I believe we all look “our best” when we’re happy or when we’re doing something we love. Think about it . . . When do you look your best?
That Kind of Person
“I wouldn’t think you’re that kind of person,” said my classmate Erin*, as we walked to her pick-up truck in the college parking lot.
I just told her how I envied her truck, and how much I missed my Subaru Forester, which was perfect for hauling straw, plants, small trees, mulch, dirt, and bags of manure.
A gourmet blend of pig, cow, and horse manure was the gift she fetched me from the back of her truck. The plastic bag in which it was stored looked sturdy, albeit a tad messy. I thanked her and as I walked toward my brand new Hyundai Accent, I remembered with relief the sheet of plastic in the trunk. I pondered how to wrap the bag in that plastic, and disregarded the swinging heft of the bag at my side. It brushed my leg. I was horrified to see a two-inch brownish smear on my pants. “Oh, no!” I moaned. “I might not look like someone who loves dirt and other earthy things, but I’m sure going to smell like it.”
I stowed the manure in the trunk and left it open. Forty-five minutes remained until my next class and I usually spent my break studying in the car, so I opened the windows. I got the hand sanitizer from my purse and poured it on my pants leg. I used tissues to scrub the sanitizer onto the manure smear until only a wet spot remained. I tried to study, but the rapid onset of OCD required that I check my pants leg every two minutes. When I was certain the manure was gone, I went to my next class.
I approached my seat and right as I sat down, a young woman in the row behind me said, “There’s always such an odd odor in this room.” I felt the blood drain from my face and I scanned my pants leg for the ninety-eighth time. There was nothing. But did it smell? The two students who sat on either side of me didn’t recoil after taking their seats and treated me as they always had, so I figured the air was clear.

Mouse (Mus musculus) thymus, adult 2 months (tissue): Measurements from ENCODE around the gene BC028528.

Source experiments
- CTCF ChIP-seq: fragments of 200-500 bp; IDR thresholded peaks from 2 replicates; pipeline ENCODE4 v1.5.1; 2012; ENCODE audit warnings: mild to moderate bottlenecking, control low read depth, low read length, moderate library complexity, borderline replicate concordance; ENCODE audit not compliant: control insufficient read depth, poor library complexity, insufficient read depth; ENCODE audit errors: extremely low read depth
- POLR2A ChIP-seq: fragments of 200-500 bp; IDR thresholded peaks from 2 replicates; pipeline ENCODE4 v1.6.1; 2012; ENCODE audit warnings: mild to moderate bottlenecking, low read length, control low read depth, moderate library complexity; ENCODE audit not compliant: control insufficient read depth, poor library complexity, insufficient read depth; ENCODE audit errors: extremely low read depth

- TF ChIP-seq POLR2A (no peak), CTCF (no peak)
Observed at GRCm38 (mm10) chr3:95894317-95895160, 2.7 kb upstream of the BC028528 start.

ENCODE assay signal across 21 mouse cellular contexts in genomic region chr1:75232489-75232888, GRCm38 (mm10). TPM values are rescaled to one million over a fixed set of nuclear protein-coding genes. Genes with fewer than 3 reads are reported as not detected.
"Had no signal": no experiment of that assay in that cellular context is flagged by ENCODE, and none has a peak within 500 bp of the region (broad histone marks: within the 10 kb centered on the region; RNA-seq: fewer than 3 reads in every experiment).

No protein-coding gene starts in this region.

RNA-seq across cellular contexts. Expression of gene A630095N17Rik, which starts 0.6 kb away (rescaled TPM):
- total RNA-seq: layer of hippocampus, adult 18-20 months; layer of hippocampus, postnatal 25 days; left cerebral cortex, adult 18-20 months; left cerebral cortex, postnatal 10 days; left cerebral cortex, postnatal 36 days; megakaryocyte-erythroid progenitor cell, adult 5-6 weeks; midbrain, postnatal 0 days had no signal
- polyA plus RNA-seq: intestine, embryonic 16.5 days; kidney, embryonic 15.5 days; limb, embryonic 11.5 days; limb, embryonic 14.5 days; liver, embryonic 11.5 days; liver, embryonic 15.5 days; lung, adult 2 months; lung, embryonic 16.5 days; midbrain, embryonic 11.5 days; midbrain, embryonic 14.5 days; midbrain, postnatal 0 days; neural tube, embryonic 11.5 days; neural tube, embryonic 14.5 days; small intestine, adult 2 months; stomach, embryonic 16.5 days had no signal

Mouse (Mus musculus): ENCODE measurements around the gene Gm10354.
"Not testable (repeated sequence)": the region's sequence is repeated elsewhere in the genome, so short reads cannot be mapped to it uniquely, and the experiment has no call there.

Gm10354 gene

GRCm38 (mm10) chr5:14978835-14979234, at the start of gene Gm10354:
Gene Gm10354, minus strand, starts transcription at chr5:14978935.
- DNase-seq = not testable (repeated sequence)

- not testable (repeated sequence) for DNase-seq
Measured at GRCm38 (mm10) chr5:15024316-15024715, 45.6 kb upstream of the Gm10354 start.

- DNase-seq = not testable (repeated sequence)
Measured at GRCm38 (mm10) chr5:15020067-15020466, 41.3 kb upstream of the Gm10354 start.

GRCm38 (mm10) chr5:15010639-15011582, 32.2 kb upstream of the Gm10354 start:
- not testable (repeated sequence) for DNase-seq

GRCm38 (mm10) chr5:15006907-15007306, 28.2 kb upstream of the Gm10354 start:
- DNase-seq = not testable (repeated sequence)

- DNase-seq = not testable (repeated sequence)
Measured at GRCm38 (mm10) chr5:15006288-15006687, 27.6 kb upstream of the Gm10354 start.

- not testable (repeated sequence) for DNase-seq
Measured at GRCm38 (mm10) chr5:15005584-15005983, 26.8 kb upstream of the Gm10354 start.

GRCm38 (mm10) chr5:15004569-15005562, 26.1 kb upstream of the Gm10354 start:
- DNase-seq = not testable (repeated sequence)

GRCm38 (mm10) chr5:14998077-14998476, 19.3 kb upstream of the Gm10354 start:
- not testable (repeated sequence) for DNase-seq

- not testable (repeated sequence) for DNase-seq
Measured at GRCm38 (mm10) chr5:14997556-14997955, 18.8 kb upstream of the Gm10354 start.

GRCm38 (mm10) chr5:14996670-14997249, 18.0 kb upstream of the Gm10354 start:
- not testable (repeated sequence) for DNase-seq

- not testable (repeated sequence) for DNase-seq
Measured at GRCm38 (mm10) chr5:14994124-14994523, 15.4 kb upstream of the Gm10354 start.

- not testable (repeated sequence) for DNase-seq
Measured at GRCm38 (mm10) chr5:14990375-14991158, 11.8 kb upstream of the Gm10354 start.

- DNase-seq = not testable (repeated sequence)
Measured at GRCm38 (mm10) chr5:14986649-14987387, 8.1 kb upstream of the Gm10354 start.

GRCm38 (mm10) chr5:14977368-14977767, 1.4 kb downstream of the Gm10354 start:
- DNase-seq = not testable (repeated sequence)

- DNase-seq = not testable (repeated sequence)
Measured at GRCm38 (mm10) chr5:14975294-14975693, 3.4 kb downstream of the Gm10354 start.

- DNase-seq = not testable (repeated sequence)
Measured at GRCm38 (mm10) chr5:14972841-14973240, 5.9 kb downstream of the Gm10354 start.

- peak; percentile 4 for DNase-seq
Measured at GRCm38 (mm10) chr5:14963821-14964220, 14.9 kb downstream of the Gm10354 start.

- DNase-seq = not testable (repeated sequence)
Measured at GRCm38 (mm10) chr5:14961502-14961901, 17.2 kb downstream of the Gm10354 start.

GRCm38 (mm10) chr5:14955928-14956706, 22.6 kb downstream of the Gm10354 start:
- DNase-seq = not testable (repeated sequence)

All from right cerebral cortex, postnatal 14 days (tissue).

The air in my car, however, reeked when I was ready to leave campus. I opened the windows and kept them open. When I got home, I wrapped the manure bag in the sheet of plastic and carried it to the compost pile.
Moments after I walked inside, Rosie and Deek, my Black Lab-Coon hound mix dogs, raced to me and pressed their noses to my left leg. “If there’s manure on me, I’ll drop out of school,” I decided. Relief washed over me when I remembered the dogs know if I’ve even been near another animal. They could smell manure through the hand-sanitizer-cleaned spot, but that didn’t mean anyone else could, “odd odor” comment aside.
I reflected on what Erin said earlier. What did she mean by saying she wouldn’t think I was “that kind of person”? How would that kind of person look? Surely I must look a bit like someone who hauls gardening supplies in her car. Don’t I look like someone who is thrilled to receive a bag of gourmet poo? I admitted I don’t—at least to my classmates. While attending school, I tried to look not so much like a professional, but at least like an adult. I wore stylish jeans and blouses and make-up every day. I even put on jewelry, and although I didn’t fix my hair, it was always clean and tucked neatly into a clip.
I checked a recent photo, and, no, I don’t look much like a person who loves dirt and manure. When I play in the dirt (also known as gardening), I don’t resemble the woman who arrives for a 7:30 a.m. class wearing Gap jeans and Ann Taylor blouses.
When I dress to play in the dirt, my grown-up clothes stay in the closet, make-up stays in its case, and my favorite gold bracelet stays on the bathroom counter. I put on sunscreen, I clip my hair back, I slide Levi’s over my hips and a T-shirt over my head, and I slide functional socks and shoes over my feet.
After I’ve been outside playing for even a short time, I’m hot, tired, sweaty, and thirsty. There’s dirt in every pore of exposed skin and ground into my knees through the fabric of my jeans. But I feel bliss, and I feel blessed. And I bet I look like “that kind of person.”
During her senior year in high school, my daughter Chelsea took a 35 mm photography class. She crept up to me one day when I had been gardening for several hours. I was on my knees in a flowerbed, covered in dirt, and spreading manure and compost. Click, click, click, click went the shutter.
“Chelsea, why don’t you take pictures of me when I’m at my best?” I wailed.
She gave me a quick scan, smiled, and said, “You are at your best.”
* Name has been changed.